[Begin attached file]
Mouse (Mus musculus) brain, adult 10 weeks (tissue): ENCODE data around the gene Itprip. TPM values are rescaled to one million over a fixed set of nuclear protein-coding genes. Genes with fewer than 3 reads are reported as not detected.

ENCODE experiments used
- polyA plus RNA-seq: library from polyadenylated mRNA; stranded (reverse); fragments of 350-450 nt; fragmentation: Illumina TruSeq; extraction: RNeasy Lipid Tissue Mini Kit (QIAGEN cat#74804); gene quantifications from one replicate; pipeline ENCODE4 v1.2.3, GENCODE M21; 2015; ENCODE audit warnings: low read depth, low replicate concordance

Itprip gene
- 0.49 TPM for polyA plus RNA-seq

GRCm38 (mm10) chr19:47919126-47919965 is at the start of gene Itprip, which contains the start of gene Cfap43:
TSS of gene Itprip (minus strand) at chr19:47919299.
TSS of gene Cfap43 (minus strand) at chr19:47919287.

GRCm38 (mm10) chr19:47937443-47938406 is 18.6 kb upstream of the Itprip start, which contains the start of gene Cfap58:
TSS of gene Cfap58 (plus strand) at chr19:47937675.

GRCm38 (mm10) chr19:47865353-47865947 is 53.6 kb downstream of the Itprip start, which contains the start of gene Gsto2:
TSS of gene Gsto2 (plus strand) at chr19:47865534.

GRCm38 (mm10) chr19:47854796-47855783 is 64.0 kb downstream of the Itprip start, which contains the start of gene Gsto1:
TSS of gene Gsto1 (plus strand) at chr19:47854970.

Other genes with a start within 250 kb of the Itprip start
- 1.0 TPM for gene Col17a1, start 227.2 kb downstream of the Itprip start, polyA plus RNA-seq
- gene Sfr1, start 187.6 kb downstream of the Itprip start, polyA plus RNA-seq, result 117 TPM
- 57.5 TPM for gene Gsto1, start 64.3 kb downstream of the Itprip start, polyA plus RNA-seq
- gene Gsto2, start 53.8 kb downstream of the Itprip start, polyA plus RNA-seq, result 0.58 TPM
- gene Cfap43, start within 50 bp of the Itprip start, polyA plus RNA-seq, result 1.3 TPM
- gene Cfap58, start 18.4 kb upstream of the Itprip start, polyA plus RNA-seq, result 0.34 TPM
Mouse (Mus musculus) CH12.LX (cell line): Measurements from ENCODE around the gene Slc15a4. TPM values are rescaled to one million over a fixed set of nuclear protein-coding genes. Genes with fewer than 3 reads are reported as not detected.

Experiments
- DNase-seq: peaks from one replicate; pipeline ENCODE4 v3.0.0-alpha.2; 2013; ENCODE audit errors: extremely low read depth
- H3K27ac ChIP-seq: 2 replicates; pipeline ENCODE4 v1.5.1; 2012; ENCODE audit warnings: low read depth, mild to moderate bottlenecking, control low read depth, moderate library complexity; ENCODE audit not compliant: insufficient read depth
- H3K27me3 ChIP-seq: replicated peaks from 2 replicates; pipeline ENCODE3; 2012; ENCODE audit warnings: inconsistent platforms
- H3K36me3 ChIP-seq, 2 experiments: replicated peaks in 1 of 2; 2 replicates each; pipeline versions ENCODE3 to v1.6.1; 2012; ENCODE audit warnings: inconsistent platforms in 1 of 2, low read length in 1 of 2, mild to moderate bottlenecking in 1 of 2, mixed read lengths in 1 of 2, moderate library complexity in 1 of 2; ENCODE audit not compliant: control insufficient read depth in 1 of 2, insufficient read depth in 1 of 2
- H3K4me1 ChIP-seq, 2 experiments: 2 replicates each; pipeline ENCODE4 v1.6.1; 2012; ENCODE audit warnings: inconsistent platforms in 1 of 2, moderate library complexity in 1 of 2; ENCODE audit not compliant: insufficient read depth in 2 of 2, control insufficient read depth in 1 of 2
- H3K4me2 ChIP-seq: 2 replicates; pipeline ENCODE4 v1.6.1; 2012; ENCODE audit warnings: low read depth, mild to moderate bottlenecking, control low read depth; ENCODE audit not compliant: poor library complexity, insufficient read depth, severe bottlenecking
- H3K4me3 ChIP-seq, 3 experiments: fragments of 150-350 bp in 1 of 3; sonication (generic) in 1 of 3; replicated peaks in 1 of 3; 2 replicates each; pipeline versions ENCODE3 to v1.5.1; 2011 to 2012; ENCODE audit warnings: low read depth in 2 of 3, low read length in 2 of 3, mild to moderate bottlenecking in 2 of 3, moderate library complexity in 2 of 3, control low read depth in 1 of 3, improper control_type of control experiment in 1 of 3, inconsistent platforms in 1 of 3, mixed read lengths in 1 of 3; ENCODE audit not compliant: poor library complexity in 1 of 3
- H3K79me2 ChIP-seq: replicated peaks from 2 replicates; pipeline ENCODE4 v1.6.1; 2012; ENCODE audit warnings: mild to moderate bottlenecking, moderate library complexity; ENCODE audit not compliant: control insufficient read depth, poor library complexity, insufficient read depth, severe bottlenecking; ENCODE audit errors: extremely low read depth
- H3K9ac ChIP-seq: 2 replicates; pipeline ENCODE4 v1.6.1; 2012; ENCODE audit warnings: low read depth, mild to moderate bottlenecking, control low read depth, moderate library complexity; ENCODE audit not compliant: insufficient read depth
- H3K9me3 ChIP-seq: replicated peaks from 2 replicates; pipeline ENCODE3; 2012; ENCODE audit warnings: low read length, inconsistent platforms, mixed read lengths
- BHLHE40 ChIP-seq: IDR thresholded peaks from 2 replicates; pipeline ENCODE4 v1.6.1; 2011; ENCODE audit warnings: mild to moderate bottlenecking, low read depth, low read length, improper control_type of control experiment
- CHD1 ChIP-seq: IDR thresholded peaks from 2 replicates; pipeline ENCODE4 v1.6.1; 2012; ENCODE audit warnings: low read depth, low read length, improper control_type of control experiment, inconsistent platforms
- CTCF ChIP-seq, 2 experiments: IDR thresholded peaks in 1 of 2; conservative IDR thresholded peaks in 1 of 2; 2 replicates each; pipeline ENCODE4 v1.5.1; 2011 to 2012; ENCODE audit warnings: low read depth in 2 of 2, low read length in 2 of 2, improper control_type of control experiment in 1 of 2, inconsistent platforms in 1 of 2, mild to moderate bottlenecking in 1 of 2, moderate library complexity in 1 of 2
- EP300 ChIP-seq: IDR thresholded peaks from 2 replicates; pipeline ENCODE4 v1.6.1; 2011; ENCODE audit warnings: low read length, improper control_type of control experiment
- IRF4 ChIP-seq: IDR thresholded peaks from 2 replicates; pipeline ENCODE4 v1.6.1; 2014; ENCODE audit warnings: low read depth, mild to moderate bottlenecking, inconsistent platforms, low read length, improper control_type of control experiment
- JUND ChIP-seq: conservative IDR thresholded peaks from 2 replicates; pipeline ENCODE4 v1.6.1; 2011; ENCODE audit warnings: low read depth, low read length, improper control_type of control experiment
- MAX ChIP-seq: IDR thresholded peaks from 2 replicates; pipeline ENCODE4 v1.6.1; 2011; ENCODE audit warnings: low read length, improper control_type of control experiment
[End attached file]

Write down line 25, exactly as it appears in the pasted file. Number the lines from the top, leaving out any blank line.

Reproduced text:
- H3K27ac ChIP-seq: 2 replicates; pipeline ENCODE4 v1.5.1; 2012; ENCODE audit warnings: low read depth, mild to moderate bottlenecking, control low read depth, moderate library complexity; ENCODE audit not compliant: insufficient read depth